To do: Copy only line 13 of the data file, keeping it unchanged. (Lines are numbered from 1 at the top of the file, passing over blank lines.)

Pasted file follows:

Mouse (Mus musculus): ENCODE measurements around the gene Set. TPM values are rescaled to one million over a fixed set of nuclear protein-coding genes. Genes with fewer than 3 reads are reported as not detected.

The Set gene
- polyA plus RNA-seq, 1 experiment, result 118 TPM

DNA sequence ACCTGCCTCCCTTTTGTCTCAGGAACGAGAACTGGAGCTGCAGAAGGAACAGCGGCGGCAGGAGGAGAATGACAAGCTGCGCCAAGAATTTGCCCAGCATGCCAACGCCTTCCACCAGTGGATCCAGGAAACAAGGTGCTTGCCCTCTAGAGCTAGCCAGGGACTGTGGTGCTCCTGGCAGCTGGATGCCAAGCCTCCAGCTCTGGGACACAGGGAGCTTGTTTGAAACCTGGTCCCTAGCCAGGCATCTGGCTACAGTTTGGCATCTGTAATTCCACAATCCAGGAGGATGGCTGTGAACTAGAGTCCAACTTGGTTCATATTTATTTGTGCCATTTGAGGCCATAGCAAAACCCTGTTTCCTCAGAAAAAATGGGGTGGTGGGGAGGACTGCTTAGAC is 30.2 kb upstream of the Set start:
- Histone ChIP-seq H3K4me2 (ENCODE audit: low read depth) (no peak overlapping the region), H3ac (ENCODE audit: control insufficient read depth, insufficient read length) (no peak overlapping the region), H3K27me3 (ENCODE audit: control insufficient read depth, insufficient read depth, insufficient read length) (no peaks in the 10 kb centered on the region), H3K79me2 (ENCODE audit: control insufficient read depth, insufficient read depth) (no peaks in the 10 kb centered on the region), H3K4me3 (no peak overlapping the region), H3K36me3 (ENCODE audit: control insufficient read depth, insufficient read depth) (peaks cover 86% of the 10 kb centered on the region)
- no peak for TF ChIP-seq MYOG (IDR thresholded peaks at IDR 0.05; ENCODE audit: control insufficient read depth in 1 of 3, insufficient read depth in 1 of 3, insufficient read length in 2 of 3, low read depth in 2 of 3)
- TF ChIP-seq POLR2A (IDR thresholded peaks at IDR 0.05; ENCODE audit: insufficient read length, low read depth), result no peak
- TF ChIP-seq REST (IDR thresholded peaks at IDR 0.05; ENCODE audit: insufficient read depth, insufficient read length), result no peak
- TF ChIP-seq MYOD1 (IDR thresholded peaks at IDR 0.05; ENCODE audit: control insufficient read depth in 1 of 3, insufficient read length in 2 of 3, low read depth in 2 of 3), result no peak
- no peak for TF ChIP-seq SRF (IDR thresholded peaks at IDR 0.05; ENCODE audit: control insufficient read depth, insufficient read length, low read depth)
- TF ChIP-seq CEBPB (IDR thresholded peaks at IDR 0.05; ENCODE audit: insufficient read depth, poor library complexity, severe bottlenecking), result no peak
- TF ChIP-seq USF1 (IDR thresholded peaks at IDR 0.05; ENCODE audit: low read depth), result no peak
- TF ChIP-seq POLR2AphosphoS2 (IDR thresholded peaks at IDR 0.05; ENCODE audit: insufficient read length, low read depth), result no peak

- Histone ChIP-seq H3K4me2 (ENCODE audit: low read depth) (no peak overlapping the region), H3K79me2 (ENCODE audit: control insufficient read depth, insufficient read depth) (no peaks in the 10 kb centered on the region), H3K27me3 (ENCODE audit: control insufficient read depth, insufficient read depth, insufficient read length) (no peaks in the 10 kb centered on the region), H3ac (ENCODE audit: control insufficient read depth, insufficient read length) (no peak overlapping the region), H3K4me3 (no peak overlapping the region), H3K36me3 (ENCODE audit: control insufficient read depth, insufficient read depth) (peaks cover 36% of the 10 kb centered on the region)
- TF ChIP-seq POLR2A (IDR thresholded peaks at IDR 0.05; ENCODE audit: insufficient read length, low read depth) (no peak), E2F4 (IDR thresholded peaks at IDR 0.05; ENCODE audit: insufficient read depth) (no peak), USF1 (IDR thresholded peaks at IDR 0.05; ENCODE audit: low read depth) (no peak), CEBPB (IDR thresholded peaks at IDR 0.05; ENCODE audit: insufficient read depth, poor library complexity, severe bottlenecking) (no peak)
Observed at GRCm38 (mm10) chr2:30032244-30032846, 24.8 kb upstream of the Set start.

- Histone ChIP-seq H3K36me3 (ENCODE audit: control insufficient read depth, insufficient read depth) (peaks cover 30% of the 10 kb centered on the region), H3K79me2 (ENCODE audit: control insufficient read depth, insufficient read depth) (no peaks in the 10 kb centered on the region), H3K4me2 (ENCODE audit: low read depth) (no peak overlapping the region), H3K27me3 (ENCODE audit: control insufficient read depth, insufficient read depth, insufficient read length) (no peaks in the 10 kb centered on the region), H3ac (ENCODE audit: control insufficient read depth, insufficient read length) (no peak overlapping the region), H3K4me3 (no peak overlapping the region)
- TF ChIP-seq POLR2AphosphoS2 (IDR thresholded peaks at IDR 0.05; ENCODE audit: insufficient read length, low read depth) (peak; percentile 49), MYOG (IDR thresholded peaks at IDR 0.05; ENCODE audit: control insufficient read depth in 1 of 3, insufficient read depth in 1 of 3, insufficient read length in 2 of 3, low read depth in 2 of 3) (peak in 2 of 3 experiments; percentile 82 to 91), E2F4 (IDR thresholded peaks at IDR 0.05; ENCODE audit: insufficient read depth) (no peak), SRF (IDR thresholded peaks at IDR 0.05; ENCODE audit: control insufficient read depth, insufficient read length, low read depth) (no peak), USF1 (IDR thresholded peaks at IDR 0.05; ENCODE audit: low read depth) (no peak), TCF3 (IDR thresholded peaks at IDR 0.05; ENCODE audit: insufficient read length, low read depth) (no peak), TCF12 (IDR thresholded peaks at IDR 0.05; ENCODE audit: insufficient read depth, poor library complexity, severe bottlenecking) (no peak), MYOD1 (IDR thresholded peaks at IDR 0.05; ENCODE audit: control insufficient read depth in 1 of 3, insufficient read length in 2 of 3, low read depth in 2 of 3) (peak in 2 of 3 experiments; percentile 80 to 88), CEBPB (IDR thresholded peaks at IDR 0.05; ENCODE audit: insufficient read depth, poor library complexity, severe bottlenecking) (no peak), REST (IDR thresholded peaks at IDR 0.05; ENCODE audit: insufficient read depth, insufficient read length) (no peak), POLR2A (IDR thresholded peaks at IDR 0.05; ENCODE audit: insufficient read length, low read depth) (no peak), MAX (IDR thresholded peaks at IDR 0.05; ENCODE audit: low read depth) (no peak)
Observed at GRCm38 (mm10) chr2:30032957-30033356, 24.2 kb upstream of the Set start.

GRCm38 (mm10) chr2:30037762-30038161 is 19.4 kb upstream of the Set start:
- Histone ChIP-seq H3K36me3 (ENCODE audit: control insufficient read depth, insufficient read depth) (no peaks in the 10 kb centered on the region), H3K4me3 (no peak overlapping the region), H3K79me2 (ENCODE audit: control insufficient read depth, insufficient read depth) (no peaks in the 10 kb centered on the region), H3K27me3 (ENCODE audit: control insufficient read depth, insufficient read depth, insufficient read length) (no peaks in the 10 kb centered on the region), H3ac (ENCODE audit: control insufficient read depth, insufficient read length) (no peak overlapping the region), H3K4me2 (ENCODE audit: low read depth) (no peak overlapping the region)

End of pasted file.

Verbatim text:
- TF ChIP-seq POLR2AphosphoS2 (IDR thresholded peaks at IDR 0.05; ENCODE audit: insufficient read length, low read depth), result no peak